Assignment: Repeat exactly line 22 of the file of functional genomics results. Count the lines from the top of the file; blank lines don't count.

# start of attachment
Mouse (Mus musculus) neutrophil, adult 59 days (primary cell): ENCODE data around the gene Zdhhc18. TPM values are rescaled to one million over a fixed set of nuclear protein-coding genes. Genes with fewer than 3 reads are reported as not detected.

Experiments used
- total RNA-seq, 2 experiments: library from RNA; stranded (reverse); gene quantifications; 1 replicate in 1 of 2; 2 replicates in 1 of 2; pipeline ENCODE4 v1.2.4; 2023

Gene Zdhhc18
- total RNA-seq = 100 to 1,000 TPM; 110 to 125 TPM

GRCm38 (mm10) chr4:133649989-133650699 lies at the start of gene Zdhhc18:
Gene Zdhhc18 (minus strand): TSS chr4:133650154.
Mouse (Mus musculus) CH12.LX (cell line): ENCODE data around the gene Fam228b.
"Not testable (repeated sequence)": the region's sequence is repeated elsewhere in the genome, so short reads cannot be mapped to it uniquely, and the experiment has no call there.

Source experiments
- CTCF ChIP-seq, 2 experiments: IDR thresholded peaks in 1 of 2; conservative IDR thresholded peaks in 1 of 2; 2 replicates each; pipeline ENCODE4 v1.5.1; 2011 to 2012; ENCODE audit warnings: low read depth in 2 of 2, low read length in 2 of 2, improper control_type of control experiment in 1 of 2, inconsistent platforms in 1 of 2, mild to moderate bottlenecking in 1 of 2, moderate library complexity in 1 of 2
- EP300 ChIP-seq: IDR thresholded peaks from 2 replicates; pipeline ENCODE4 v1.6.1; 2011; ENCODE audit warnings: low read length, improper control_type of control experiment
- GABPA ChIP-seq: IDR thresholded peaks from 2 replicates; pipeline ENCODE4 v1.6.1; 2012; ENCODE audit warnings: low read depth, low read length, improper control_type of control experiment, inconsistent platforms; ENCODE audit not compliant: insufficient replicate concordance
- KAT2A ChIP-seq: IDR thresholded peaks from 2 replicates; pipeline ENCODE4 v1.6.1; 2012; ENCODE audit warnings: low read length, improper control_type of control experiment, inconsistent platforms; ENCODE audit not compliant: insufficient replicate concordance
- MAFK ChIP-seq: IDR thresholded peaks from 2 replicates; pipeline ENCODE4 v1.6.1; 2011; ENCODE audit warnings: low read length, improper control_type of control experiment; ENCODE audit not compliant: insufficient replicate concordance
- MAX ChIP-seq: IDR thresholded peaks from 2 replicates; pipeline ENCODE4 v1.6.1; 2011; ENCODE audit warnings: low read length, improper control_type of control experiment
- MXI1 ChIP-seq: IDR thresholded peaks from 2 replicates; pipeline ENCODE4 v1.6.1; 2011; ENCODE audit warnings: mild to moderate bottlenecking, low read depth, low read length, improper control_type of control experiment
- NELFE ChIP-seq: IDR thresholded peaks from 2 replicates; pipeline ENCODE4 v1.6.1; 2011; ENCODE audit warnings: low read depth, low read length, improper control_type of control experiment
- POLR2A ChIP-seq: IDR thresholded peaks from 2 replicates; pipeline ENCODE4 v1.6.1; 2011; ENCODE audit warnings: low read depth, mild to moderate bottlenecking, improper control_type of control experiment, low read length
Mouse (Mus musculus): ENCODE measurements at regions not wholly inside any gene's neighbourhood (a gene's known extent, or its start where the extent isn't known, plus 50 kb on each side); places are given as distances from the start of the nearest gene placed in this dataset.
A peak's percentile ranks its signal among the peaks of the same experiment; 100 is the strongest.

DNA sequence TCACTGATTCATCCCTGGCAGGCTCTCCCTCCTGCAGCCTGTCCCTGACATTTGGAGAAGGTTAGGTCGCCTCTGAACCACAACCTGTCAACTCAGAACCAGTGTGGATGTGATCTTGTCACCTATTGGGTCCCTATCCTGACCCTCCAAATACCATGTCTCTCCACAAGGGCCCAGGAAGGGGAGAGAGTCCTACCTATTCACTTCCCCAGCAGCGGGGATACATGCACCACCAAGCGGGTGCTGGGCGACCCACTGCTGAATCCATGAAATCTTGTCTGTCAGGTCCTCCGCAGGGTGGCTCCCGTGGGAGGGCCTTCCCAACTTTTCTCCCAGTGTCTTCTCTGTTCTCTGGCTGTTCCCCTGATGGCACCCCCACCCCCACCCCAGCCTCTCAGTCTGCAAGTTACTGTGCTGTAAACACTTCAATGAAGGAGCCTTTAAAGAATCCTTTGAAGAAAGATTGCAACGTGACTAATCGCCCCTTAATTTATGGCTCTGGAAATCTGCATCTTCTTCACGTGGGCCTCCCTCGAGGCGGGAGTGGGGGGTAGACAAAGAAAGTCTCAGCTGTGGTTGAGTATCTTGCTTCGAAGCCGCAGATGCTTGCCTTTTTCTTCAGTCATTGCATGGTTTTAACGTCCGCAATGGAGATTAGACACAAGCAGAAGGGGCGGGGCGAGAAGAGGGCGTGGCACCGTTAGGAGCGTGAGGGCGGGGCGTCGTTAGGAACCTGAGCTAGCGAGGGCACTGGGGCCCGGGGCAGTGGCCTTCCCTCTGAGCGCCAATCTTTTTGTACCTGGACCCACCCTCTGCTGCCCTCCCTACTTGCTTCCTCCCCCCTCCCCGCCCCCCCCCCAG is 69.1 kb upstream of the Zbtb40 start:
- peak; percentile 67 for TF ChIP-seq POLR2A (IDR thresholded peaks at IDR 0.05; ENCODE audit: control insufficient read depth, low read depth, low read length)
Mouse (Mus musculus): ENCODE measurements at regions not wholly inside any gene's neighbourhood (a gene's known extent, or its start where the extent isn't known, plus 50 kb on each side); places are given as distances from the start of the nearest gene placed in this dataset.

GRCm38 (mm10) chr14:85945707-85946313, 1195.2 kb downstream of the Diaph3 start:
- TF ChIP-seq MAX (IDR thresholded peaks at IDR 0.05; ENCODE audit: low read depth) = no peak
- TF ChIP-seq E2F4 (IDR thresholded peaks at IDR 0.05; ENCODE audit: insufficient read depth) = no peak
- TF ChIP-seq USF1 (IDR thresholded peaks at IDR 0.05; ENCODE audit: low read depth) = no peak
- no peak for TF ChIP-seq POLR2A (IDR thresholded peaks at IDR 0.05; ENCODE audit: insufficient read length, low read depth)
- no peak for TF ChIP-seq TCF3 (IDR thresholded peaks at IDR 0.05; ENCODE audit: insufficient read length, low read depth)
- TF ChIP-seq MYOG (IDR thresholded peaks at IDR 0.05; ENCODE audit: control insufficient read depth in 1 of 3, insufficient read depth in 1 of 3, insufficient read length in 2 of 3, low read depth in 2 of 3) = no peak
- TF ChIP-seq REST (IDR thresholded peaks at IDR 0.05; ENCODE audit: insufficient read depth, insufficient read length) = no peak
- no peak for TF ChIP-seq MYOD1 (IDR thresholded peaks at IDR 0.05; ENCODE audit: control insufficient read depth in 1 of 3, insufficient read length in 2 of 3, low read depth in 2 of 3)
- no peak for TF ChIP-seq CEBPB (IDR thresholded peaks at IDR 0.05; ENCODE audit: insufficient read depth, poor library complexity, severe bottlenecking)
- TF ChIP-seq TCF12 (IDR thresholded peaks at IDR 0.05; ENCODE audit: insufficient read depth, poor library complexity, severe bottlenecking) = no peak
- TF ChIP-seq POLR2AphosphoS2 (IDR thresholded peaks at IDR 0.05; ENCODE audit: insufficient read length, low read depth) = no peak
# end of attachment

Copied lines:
DNA sequence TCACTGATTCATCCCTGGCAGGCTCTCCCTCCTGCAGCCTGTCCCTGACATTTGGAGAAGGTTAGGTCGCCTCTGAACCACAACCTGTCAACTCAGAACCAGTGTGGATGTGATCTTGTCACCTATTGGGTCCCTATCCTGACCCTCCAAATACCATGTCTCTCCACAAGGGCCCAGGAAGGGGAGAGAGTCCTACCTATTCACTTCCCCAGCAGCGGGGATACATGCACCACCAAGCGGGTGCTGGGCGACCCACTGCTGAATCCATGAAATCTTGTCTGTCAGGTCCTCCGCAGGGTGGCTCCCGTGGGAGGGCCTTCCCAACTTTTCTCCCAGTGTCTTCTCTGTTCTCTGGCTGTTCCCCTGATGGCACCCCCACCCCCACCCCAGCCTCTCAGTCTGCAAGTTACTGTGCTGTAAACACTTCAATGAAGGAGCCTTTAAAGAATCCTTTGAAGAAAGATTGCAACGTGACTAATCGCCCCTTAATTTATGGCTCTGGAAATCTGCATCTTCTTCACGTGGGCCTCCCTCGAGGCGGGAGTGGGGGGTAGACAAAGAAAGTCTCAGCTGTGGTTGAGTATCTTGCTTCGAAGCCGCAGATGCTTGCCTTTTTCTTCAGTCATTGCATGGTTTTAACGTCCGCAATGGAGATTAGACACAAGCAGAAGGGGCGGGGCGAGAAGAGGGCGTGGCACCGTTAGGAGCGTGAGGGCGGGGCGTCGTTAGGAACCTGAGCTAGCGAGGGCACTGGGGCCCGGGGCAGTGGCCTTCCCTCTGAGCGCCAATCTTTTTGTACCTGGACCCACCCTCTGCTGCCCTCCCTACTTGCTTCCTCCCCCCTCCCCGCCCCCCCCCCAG is 69.1 kb upstream of the Zbtb40 start: